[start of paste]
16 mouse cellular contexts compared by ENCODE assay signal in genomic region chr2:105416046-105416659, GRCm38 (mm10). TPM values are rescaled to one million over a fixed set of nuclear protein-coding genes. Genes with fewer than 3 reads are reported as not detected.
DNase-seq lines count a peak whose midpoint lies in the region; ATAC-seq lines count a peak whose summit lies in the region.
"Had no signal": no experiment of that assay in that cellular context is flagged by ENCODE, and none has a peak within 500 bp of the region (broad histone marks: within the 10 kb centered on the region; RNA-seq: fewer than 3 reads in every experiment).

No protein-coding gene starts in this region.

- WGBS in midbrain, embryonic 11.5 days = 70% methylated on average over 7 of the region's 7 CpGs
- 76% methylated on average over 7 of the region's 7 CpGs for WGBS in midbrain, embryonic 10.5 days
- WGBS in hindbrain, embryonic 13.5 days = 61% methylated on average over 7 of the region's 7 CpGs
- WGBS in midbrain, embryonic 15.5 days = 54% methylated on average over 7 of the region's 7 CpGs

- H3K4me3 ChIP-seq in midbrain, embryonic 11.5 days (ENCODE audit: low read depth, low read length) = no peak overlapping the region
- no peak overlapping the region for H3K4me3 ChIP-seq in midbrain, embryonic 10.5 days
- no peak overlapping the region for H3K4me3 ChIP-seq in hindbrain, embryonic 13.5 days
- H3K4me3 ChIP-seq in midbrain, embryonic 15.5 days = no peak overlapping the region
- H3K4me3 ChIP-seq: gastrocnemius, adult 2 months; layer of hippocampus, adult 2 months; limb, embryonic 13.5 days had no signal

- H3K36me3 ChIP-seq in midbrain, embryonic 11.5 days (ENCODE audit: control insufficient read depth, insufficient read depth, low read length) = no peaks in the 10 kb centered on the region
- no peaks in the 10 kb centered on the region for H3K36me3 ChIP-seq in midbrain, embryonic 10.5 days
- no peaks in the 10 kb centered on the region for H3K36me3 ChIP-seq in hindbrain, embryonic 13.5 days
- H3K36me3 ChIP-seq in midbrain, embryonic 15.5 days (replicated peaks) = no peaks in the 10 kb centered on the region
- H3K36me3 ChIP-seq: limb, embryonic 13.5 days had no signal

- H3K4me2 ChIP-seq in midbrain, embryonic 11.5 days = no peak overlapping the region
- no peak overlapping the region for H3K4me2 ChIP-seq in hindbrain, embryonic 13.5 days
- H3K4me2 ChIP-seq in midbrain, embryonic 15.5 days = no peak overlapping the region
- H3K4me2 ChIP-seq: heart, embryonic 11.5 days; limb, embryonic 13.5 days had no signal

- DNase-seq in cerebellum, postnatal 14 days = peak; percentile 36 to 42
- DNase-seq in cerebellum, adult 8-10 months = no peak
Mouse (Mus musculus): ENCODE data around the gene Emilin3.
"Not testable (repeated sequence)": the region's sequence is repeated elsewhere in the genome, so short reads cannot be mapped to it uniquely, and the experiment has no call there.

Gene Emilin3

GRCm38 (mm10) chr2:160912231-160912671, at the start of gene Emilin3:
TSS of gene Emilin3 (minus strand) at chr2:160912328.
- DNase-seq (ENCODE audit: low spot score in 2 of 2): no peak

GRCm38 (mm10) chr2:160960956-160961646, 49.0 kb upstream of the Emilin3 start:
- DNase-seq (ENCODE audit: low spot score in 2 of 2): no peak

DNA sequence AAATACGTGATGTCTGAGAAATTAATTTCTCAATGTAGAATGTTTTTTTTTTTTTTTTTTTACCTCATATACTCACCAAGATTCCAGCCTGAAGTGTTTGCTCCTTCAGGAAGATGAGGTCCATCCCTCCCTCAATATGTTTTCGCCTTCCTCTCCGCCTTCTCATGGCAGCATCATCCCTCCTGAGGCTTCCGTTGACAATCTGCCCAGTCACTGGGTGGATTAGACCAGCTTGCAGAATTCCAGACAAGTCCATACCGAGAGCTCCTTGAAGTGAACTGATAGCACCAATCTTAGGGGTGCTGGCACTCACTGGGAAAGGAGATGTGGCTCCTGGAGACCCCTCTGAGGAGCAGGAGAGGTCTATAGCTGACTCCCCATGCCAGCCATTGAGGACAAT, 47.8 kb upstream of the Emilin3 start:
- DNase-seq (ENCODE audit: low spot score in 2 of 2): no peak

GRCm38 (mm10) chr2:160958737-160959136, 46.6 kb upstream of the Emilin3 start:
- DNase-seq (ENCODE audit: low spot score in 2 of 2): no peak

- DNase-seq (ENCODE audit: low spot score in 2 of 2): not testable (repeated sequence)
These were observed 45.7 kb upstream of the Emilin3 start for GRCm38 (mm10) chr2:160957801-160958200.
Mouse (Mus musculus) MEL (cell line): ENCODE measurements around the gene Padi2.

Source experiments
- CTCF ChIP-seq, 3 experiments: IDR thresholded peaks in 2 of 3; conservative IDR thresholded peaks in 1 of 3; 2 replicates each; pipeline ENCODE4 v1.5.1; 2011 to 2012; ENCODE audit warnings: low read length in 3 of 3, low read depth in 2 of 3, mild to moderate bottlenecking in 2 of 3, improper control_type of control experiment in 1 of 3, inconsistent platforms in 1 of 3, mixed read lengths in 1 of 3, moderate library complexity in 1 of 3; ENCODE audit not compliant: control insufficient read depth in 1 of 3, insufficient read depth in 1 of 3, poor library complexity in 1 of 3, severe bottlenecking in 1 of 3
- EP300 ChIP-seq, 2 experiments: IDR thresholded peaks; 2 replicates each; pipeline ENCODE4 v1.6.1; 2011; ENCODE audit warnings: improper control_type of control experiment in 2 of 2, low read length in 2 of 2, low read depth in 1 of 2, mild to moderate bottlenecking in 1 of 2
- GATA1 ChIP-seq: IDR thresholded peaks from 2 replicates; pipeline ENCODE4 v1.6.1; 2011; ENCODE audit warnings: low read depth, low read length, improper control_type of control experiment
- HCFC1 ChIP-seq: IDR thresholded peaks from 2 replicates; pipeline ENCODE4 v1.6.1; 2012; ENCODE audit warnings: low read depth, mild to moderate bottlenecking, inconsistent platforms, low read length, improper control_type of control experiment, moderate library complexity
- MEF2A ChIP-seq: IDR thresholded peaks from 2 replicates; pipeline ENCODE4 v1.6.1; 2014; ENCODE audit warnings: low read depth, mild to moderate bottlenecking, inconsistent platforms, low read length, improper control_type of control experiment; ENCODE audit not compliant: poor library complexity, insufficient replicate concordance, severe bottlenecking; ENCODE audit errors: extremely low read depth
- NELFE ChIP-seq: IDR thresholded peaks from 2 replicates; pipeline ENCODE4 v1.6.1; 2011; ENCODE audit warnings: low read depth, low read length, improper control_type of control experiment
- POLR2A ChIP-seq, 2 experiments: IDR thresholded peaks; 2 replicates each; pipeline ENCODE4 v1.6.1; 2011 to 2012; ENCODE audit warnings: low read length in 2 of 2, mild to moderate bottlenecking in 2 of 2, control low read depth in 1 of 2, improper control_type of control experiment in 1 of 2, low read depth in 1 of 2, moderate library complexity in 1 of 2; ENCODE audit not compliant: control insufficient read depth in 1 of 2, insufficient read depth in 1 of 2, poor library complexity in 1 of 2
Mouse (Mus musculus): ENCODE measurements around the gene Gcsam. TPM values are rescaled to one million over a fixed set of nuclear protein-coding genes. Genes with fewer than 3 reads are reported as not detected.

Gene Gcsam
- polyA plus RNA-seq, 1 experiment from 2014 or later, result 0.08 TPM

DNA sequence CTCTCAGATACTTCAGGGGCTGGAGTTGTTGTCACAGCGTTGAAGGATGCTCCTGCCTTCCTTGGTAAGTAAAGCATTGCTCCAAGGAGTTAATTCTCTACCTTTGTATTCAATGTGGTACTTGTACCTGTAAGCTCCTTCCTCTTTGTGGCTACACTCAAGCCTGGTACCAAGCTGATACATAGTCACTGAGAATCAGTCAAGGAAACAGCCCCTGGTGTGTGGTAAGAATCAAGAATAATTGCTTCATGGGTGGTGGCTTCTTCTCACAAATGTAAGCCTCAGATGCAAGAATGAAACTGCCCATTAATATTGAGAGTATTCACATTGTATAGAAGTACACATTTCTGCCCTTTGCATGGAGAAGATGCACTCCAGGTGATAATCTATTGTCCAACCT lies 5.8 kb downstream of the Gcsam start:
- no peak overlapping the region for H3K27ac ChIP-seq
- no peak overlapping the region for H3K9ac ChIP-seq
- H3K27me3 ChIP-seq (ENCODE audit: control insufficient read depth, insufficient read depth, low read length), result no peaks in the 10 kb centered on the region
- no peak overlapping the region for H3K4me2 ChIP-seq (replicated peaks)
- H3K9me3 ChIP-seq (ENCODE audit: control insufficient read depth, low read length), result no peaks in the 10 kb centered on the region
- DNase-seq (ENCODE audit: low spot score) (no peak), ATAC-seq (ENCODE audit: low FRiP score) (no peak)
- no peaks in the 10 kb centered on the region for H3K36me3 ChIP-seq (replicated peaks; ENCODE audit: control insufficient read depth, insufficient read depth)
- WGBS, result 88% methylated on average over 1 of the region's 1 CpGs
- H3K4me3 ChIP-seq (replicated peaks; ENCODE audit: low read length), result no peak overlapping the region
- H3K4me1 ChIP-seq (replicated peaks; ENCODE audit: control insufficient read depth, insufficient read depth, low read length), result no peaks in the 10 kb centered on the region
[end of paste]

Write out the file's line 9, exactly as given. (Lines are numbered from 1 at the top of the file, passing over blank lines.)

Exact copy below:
- H3K4me3 ChIP-seq in midbrain, embryonic 11.5 days (ENCODE audit: low read depth, low read length) = no peak overlapping the region